BAD MOON RISING: The Situation in Washington StatePosted: July 21, 2011
Guest blogger Prof. Bill Lyne is President of the United Faculty of Washington State, which represents all faculty at Central Washington University, Eastern Washington University, Western Washington University, and The Evergreen State College. Lyne is a professor of English at Western Washington University, where he has worked since 1995. He is the former president of the United Faculty of Western Washington.
BAD MOON RISING: The Situation in Washington State
Here in Washington, we’re not yet Wisconsin or New Jersey, but we’re not far behind. With a Democratic governor and both houses of the state legislature controlled by Democrats, you’d think we might be doing a little better. But with the most regressive tax system in the country (if you’re a Microsoft millionaire in Washington, you pay about 3% of your income in state taxes, if you’re struggling to get to the poverty line, you pay about 16%), a block of senate Democrats who vote consistently with Republicans, and an initiative process that allows billionaire developers to demagogue a frightened and angry electorate into thinking that tax reform would be the end of the world as we know it, we’ve seen the same sort of war on the public sphere, social services, and the middle class that’s been taking place in other parts of the country.
In the wake of a series of all-cuts budgets, thousands of people have been thrown off the health care rolls, social services for the homeless and the indigent have been cut dramatically, and you now have to pay if you want to visit a state park. Thousands of public employees, schoolteachers, and community college and university employees have been laid off. Those public employees who still have jobs will be taking three percent pay cuts, paying more for their health care, and getting less in contributions to their retirement plans.
Higher education has been cut by a cool billion dollars in the last three years and by 2013, tuition will have gone up by about 60% over four years. Last year in California, UC President Mark Yudof lamented the possibility that state support for the University of California might fall below the 50% mark. Here in Washington, we crossed that line two years ago, and by 2013, student tuition will account for about 70% of our state university budgets.
It is almost an accident that Washington has six excellent public universities. Even before bankers destroyed the economy, Washington consistently ranked in the bottom five in the nation in both total public university funding and in public university participation rates. This seems counterintuitive in a state that has one of the highest percentages of citizens with Bachelors degrees or better, until we remember that Washington is such a desirable place to live. The de facto public policy in Washington has been to outsource the education of the people who take Washington’s best jobs and have taxpayers in other states pay for it.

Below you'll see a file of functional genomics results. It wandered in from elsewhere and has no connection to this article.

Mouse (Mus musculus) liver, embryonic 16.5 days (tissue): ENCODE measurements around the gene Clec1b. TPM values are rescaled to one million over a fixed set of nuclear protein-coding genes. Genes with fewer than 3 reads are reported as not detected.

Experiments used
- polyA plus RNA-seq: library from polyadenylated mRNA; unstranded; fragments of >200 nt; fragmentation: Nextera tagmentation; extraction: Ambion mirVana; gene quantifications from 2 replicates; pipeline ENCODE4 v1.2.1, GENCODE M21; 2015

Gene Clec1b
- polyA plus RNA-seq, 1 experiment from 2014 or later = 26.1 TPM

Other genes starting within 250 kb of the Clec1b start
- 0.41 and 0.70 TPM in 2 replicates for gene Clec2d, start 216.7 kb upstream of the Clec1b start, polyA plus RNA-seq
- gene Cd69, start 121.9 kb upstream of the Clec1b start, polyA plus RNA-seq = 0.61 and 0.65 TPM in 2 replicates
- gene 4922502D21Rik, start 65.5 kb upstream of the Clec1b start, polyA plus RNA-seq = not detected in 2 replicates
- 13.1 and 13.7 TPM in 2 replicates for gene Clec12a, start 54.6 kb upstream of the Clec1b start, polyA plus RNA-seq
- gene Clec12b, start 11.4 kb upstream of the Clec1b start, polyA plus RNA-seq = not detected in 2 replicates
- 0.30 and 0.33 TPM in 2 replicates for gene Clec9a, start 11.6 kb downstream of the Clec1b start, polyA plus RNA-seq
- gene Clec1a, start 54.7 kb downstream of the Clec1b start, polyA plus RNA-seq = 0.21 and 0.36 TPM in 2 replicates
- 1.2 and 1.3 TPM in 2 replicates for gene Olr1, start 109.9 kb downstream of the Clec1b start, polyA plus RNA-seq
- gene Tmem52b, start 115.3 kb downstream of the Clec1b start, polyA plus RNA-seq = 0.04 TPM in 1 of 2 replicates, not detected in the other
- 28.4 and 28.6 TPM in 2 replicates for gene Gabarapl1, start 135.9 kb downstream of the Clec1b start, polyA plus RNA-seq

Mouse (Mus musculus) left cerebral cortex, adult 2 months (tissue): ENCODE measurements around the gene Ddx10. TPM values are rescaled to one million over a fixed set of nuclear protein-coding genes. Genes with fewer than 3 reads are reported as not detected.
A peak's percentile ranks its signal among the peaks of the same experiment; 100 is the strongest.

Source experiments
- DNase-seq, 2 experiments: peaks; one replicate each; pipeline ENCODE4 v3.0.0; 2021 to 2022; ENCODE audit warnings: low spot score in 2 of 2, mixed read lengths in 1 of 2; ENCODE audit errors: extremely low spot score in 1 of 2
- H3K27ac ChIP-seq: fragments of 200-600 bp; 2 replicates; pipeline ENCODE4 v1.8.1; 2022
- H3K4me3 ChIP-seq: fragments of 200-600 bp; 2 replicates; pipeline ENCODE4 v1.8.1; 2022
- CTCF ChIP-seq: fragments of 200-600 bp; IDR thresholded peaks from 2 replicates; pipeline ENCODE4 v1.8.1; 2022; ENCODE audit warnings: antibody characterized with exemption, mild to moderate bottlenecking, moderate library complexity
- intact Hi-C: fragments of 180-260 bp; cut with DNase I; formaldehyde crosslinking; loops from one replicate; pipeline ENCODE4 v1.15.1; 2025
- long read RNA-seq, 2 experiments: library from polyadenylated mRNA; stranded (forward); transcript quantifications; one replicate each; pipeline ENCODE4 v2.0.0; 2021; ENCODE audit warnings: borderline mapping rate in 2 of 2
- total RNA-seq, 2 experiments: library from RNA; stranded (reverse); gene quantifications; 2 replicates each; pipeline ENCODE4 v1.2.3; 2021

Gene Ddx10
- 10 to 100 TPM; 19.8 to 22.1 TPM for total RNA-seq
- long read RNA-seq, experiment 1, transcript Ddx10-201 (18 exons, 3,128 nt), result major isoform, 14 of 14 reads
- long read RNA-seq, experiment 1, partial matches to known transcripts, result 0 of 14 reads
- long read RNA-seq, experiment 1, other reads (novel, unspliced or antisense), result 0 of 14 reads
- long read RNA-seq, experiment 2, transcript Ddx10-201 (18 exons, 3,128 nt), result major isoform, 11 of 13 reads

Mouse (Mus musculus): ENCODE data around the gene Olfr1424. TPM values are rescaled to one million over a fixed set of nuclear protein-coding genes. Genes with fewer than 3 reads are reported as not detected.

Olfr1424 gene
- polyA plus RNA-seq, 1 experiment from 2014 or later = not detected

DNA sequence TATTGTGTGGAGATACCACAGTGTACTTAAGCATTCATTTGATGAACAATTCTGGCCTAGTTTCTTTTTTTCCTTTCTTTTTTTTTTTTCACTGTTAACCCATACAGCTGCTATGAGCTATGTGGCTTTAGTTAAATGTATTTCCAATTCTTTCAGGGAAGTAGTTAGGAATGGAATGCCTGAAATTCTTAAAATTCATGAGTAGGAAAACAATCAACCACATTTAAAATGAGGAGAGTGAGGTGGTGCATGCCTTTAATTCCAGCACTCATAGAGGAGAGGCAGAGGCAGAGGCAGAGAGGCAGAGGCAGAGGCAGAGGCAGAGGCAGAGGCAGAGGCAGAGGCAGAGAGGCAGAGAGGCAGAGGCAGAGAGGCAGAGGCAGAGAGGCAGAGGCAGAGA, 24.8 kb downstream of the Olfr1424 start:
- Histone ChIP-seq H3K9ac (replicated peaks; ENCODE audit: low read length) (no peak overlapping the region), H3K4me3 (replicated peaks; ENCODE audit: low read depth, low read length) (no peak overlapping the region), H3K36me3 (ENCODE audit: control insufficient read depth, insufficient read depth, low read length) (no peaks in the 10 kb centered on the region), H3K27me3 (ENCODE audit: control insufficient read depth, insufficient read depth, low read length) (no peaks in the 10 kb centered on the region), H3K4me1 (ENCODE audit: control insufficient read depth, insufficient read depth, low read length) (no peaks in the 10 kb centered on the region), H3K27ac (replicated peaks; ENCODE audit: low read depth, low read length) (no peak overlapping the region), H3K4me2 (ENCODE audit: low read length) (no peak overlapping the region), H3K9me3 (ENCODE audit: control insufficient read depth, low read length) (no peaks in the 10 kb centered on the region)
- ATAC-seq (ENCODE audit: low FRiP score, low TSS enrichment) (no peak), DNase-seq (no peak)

This year, that policy was further reinforced by a special Higher Education Task Force appointed by Governor Gregoire. This task force, chaired by Microsoft’s General Counsel and composed almost exclusively of Seattle business elites, was charge with finding “a realistic and viable long-range funding strategy that provides Washington’s students with affordable higher education opportunities.” Showing a breathtaking lack of imagination, the best these rich folks could come up was to recommend unlimited tuition-setting authority for the universities so that they might try to keep up with cuts in state funding. And just to help push the privatization plan further along, two of the major players on the Governor’s task force, Microsoft and Boeing, pledged a whopping 5 million dollars a year (from companies that earned $3.3 billion and $18.7 billion in profits in 2010) for five years to a private scholarship fund and then took a victory lap as education saviors. This from the people who were among the major donors to a campaign to defeat a higher-earner income tax that would have provided three billion dollars for education.
Along with cutting half the funding to our state universities, the legislature also recently made the very cynical move of declaring Western Governor’s University, a completely online “university” with virtually no faculty or faculty-student interaction (read about it here: http://www.ufws.org/content/i’m-going-western-governors-university), as the seventh official Washington State university. This costs the state nothing but allows it to claim it has increased degree production by ripping people off with faux populism.
For all of their lip service, it’s pretty clear that the business and political elites in our state are not genuinely committed to a robust public university system. If we continue down the road that we’re on, real university education will be more and more available only to the privileged and everyone else will have to limit their horizons to inferior vocational training. If we’re going to turn it around, it will take a genuine populist rebellion.
For more information about the situation in Washington, check out these websites:
The United Faculty of Washington State Blog:
The College Promise Coalition:
Four Year Institution Political Action Committee:
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